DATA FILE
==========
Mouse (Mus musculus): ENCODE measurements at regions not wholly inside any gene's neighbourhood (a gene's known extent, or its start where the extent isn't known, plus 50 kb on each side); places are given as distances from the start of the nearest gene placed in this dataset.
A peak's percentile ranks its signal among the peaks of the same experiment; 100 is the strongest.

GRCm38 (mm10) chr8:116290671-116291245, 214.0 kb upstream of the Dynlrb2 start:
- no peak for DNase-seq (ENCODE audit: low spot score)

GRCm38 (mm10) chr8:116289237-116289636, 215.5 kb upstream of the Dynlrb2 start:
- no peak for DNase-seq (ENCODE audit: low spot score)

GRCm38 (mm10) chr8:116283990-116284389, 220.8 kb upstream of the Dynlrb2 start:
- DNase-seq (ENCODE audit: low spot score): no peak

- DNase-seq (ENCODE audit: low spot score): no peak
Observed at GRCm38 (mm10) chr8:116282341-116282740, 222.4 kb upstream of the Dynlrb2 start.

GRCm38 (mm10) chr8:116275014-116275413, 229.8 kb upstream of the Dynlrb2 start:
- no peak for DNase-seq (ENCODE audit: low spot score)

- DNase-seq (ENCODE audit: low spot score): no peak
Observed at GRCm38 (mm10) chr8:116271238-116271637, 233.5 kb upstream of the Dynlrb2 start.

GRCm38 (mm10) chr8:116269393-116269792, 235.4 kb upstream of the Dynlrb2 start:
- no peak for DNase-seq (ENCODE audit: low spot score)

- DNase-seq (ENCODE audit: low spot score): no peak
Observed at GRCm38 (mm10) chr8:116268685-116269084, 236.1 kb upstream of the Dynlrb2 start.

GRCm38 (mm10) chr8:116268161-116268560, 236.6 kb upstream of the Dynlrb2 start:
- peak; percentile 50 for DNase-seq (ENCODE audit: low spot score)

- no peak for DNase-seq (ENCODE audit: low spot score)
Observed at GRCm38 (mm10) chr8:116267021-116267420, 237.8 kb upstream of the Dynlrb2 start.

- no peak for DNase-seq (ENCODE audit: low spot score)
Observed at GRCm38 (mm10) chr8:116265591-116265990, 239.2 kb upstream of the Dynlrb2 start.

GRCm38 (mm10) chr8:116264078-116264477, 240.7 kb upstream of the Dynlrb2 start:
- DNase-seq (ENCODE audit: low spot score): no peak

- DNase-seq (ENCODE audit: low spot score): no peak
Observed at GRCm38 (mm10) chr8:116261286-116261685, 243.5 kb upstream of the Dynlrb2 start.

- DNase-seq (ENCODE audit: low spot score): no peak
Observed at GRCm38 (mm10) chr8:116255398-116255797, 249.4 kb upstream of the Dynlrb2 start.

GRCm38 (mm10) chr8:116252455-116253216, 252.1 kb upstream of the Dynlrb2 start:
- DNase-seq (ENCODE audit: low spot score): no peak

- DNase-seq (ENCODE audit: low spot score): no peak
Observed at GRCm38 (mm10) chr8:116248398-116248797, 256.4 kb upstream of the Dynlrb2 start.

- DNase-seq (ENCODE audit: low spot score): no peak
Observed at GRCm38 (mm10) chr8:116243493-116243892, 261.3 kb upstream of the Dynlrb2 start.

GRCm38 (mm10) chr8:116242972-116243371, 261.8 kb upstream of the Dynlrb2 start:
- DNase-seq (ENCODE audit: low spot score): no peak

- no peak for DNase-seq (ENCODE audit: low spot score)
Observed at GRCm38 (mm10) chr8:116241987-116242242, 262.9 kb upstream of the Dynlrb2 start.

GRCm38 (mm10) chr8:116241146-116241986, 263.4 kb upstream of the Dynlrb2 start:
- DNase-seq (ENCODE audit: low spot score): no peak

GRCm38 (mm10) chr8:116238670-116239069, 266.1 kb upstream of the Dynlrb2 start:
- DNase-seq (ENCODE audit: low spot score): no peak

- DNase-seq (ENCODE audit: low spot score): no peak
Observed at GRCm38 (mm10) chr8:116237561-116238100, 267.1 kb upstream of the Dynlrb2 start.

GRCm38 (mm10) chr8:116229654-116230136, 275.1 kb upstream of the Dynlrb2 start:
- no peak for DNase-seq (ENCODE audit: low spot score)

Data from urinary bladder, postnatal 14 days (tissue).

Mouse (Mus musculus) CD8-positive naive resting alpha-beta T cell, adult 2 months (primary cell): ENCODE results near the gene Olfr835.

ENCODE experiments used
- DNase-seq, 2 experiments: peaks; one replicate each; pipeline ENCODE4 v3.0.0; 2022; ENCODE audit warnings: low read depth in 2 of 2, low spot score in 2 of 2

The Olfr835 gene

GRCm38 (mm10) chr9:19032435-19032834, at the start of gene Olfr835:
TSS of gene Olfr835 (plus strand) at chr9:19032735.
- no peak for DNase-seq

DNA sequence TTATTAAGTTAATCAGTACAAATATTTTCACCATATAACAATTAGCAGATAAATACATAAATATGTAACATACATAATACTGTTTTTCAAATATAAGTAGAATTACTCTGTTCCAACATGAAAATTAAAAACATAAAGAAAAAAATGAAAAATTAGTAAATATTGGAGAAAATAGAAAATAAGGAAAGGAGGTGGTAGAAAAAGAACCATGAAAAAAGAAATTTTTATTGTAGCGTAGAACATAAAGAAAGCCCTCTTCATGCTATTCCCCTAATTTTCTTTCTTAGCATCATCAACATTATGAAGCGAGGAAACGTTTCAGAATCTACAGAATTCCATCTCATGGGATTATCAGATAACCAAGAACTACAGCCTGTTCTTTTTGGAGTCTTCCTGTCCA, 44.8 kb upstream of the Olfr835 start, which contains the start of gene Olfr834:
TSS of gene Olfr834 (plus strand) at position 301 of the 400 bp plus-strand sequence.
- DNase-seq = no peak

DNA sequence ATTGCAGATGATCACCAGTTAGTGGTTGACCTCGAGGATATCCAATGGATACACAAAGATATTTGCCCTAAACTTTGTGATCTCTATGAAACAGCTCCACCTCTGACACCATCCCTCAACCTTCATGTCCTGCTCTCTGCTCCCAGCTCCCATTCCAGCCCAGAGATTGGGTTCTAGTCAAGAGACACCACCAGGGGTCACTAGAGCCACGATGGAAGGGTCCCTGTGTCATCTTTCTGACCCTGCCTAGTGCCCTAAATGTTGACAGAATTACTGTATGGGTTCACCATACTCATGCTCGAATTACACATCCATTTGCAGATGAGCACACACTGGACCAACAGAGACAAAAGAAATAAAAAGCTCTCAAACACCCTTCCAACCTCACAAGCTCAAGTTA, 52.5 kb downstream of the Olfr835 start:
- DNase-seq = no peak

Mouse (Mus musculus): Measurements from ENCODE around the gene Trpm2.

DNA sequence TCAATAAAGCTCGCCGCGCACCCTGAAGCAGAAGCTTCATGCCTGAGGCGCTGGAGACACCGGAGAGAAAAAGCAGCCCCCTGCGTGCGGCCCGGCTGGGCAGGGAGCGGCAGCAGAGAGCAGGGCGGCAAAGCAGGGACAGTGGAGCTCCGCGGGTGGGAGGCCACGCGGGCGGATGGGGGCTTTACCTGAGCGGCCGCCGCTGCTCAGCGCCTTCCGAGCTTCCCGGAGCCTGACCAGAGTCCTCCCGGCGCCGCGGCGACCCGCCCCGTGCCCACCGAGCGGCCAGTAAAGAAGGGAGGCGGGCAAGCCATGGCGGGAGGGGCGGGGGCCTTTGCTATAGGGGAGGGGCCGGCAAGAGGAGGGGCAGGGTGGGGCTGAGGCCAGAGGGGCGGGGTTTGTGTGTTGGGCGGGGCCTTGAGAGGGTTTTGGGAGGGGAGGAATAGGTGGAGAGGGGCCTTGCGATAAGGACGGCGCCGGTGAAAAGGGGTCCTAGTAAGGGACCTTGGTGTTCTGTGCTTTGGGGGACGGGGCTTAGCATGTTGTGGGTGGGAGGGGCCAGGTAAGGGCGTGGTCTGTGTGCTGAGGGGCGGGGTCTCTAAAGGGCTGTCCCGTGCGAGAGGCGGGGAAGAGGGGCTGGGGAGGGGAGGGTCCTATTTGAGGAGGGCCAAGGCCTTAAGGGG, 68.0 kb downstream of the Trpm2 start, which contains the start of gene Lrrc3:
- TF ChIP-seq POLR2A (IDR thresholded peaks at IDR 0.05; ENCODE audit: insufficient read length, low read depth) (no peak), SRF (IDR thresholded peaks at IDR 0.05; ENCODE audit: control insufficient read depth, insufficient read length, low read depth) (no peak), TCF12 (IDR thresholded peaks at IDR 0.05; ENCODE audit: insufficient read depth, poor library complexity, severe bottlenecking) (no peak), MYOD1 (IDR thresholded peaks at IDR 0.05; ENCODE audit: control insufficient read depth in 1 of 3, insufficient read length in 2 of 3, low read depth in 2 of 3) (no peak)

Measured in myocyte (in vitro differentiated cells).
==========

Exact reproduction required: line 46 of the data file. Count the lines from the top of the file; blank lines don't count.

Observed at GRCm38 (mm10) chr8:116237561-116238100, 267.1 kb upstream of the Dynlrb2 start.